Amid all the glitz and the glamour, you might be surprised by the celebrities harbouring a love of two-wheels deep enough to seek out bespoke and custom builds. These span from the efficiently functional to stunning displays of artistic design.
And, of course, there are some which fall into neither of these categories – but are very much worth an inclusion nonetheless. Here’s five top celebrity custom bikes that caught our eye.
Snoop Dogg’s East Van Chopcycle
East Van Chopcycles, a handmade e-bike company based in Vancouver, Canada, put together a custom build for Snoop Dogg and featuring in his music video One Blood, One Cuzz.
Between the twin toptube there’s a plate leaving no ambiguity over whose bike this is, while the white wall tyres strike a retro finish that would require a bit more upkeep over the more commonly employed tan side walls.
A photo posted by on
There are some nods to practicality, though, with a kickstand and mudguard (or fender) arching over the rear tyre. The treatment doesn’t extend to the front however, perhaps because the dual crown suspension fork doesn’t have the necessary mounts.
A 3000w motor is said to give a possible 82kph top speed but would drain the modestly sized 10Ah battery pretty quickly. A regenerative front brake does serve to help recover some of that power, though.
Sebastian Vettel’s titanium R J.ACK Disc III
Here with have F1 legend, Sebastian Vettel’s titanium R J.ACK Disc III in a bespoke specification. The detailing of the frame is as exquisite as ever, from the engraved headtube ‘badge’ to the precision welding around the bottom bracket and the tiny ‘J.L’ inscription on the non-driveside dropout.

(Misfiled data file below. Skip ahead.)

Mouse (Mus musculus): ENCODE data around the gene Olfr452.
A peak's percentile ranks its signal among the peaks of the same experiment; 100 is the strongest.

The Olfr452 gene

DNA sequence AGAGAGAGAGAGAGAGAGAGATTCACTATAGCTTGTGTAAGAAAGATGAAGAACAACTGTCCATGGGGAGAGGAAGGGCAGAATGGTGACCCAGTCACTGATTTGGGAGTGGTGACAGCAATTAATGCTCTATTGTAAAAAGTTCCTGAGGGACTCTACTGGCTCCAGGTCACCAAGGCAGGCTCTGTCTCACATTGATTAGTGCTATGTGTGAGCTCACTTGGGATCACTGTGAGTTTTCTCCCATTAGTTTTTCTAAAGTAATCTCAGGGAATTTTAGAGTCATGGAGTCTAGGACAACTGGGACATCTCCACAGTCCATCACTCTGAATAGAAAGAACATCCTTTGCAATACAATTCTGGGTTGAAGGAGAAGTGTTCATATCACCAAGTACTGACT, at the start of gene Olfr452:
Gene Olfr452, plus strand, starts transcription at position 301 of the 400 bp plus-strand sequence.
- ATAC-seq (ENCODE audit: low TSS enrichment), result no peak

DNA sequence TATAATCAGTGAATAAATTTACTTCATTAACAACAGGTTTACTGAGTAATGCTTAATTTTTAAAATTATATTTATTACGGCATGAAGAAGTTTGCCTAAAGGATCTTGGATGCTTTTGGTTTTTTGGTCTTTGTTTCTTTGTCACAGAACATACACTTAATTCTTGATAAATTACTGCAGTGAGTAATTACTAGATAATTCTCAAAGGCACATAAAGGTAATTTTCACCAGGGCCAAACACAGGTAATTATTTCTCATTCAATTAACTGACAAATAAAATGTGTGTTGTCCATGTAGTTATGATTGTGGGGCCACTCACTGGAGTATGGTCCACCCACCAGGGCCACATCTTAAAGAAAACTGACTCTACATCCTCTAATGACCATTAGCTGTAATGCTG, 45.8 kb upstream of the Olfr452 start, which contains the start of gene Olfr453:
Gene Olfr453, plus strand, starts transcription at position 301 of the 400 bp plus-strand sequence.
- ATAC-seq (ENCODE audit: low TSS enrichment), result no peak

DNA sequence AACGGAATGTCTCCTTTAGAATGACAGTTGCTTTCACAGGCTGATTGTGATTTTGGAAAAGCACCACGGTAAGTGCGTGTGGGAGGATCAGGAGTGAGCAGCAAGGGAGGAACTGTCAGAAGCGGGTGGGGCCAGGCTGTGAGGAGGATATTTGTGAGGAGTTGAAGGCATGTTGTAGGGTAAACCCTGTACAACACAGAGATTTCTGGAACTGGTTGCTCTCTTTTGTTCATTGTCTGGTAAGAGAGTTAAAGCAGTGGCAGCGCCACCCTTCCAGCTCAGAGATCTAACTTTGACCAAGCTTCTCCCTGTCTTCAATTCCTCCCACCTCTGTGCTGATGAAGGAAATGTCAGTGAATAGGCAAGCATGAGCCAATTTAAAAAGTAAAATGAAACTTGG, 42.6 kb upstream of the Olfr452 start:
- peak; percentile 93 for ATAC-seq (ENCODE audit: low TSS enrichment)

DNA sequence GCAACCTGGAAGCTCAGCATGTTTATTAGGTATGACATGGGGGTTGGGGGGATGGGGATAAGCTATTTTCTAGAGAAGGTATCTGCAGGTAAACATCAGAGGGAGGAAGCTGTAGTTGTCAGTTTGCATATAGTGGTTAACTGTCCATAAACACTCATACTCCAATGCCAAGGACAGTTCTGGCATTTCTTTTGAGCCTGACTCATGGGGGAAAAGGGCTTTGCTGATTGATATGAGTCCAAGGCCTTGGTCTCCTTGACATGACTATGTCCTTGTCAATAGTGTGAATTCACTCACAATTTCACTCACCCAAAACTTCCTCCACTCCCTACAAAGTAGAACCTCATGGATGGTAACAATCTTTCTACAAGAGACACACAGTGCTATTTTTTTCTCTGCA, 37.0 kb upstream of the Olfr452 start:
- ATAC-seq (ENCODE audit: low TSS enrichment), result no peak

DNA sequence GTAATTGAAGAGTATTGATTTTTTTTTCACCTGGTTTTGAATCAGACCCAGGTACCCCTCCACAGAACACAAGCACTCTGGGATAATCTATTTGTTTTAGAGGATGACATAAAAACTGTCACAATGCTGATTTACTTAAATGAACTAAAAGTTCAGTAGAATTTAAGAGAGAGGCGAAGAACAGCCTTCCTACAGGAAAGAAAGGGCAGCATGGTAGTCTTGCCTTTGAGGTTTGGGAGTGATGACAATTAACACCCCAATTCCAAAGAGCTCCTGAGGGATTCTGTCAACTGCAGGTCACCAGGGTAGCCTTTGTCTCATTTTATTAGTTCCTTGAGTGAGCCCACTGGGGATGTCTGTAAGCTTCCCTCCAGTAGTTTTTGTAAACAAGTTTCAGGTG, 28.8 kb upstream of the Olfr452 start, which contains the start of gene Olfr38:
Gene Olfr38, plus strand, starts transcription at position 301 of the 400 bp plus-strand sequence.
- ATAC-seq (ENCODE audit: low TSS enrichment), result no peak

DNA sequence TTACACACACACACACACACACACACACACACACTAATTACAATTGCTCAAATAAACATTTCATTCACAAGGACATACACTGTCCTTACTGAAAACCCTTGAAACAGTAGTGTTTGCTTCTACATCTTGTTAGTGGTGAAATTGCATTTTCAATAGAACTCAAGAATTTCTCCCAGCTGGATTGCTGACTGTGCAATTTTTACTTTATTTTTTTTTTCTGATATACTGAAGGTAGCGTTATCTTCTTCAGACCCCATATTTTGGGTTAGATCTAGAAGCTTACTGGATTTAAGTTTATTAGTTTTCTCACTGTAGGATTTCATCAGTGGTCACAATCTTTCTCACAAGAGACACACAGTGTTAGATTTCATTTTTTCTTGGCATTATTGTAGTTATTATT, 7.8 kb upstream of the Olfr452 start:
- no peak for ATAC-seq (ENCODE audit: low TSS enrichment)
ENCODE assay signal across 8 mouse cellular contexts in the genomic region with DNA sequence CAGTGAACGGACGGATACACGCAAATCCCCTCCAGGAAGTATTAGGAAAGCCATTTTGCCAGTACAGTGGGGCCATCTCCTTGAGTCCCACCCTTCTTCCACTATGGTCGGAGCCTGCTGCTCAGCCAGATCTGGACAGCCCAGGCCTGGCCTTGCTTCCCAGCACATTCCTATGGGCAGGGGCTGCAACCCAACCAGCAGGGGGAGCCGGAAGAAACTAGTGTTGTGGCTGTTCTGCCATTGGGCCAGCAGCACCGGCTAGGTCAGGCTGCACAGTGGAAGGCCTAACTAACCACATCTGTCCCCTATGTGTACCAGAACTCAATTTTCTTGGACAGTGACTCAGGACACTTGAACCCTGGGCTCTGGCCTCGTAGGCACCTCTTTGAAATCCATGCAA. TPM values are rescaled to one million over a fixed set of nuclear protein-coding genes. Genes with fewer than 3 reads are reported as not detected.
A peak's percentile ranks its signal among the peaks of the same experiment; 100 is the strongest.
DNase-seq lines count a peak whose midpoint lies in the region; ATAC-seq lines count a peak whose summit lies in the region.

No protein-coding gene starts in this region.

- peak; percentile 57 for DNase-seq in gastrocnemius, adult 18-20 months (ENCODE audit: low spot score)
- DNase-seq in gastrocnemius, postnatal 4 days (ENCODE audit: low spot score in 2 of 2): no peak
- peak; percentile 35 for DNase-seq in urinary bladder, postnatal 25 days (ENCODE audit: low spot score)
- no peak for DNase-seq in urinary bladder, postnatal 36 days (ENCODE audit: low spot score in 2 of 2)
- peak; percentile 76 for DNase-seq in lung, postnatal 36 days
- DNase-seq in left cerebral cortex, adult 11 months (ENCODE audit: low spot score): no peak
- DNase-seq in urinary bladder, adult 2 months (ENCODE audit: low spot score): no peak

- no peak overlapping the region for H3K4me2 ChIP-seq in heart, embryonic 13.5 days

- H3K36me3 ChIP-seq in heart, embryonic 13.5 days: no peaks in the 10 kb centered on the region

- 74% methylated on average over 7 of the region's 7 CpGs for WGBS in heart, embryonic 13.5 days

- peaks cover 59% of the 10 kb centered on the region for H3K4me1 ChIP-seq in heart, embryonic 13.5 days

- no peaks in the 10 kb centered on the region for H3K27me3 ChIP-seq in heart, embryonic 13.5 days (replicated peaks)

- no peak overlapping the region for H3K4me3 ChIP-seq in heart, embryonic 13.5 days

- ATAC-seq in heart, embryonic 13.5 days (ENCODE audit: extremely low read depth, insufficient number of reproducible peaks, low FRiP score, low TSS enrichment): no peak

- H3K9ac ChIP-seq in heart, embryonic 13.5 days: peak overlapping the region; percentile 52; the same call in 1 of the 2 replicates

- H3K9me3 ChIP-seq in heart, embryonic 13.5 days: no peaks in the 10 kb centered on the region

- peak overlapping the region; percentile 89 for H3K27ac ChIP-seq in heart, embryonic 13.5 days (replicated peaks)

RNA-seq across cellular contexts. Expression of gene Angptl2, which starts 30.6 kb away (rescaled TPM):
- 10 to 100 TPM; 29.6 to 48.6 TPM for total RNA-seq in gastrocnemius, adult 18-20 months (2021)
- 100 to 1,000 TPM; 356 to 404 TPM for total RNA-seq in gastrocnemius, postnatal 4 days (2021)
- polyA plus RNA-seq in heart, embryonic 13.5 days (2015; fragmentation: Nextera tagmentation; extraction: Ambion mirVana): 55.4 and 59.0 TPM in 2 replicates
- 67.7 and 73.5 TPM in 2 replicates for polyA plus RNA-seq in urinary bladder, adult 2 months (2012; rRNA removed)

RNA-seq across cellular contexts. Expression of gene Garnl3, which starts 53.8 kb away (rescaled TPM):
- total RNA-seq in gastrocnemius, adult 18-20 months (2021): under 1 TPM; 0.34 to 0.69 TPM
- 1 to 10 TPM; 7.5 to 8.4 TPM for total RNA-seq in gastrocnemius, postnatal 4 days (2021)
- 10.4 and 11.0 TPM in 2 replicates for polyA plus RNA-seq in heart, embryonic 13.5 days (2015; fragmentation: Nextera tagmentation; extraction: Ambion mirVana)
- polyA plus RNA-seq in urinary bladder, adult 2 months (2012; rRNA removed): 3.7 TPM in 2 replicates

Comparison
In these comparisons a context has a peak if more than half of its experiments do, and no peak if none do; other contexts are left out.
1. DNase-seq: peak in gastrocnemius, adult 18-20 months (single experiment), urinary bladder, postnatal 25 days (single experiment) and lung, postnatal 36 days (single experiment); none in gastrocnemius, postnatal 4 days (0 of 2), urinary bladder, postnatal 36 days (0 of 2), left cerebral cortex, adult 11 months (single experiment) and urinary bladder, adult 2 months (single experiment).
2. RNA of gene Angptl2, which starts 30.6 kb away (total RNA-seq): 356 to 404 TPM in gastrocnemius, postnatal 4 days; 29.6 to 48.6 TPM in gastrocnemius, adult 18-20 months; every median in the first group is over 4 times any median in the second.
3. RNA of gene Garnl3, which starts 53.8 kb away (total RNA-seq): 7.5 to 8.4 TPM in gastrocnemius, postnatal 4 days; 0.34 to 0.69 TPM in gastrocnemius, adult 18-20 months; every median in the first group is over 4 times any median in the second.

Perhaps surprisingly, the tyres are from Continental rather than Pirelli, the exclusive manufacturer for F1. That said, given that the brand ÆRA supplies the carbon kit – from forks and wheels, to handlebars and seatposts – across much of J. Laverack’s range, it’s possible that Vettel didn’t get too much of a say in the exact specification.
This build is covered in ÆRA, too.
The top cap, though, is not completely to spec. Anyway, component choices aside, should Vettel have wished, he could have chosen from any of J. Laverack’s gravel or endurance builds – the choice of this race geometry frame shows that speed isn’t something he’d wish to take a break from when cycling - despite saying that he actively avoids becoming too competitive on the bike.
Arnold Schwarzenegger's Matchless Urban ebike
It's no secret that 74-year-old Terminator star Schwarzenegger is a big fan of getting out on two wheels, and he's been spotted several times out on a very bling looking custom machine, perhaps most famously in Santa Monica alongside Greta Thunberg, who he described as "my friend and one of my heroes."
It was fantastic to see my friend and one of my heroes @GretaThunberg last week and go on a bike ride around Santa Monica together and I was so pumped to introduce her to my daughter Christina. Keep inspiring, Greta! pic.twitter.com/3Q6ZuInJHYNovember 4, 2019